I wrote a program (in Ruby) and it worked well. It prints out a few lines of text and then pause for a minute and then repeats the above.

It works well (in Mac OS X's terminal), but I noted that if I wanted to keep a record of the output, by using

ruby myscript.rb | tee record.txt

then the output won't be shown on the screen, until the output reaches a certain amount, perhaps a few kb. However, this could mean 5 or 10 minutes with nothing on the screen (and nothing in the file either if I press CTRL-C).

I could modify the program to flush the output, but I thought an app should be agnostic as to what is being used with the output to STDOUT. So can tee be made to work well (perhaps with an option), or any other command could be used, or maybe it is an option of Bash or the Terminal app? Is there a way?


Please look at the answer https://stackoverflow.com/a/11337109/5656721 as it's a common issue. You could use stdbuff or unbuffer for your ruby program as well.


I thought an app should be agnostic as to what is being used with the output to STDOUT.

You thought wrongly. The runtime libraries of several programming languages, including the C and C++ languages, all share the semantics of changing the buffering according to whether they detect that the stream is attached to a terminal device.

This is a defined part of the language in many cases. The C language standard says, for example:

As initially opened, the standard error stream is not fully buffered; the standard input and standard output streams are fully buffered if and only if the stream can be determined not to refer to an interactive device.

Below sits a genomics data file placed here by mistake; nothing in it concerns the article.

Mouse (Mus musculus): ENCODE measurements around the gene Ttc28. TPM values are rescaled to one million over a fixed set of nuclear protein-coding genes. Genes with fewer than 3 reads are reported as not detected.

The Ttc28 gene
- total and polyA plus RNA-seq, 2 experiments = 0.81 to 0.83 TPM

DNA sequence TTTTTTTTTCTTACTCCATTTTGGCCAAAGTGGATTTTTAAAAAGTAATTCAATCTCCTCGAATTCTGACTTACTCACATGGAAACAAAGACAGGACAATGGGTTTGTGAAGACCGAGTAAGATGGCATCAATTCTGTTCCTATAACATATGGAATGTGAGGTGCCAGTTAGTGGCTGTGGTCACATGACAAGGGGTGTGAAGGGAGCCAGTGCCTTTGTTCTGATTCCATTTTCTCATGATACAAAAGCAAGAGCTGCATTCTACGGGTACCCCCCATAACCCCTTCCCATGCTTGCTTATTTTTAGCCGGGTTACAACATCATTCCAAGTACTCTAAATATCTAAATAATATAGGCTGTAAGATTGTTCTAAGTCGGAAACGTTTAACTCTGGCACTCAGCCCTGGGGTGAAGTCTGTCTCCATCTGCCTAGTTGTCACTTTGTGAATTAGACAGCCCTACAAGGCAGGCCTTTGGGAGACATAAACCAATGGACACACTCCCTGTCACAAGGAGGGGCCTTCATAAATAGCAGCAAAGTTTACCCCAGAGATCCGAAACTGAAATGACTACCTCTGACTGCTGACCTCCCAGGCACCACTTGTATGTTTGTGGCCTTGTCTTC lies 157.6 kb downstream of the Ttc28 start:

The usual choice if a stream is not attached to a terminal device is to select unit buffering, line buffering, or full buffering. Unit buffering and line buffering are usual for standard error; full buffering for standard output. But this does vary by language.

So to get the output to be not fully buffered when the output stream is a pipe in such lanugages you have to

  • write your program to itself make standard output line buffered, smart buffered, or unbuffered;
  • use things that hook your particular programming language's runtime library, such as the stdbuf command if your programming language is C or uses (the I/O streams part of) the C runtime library as its base (which some programming languages do not); or
  • use tools such as ptybandage that make the program think that its standard output is a terminal, whilst taking that output and sending it to the write end of the pipe.

Further reading

Your Answer

By clicking “Post Your Answer”, you agree to our terms of service, privacy policy and cookie policy

Not the answer you're looking for? Browse other questions tagged or ask your own question.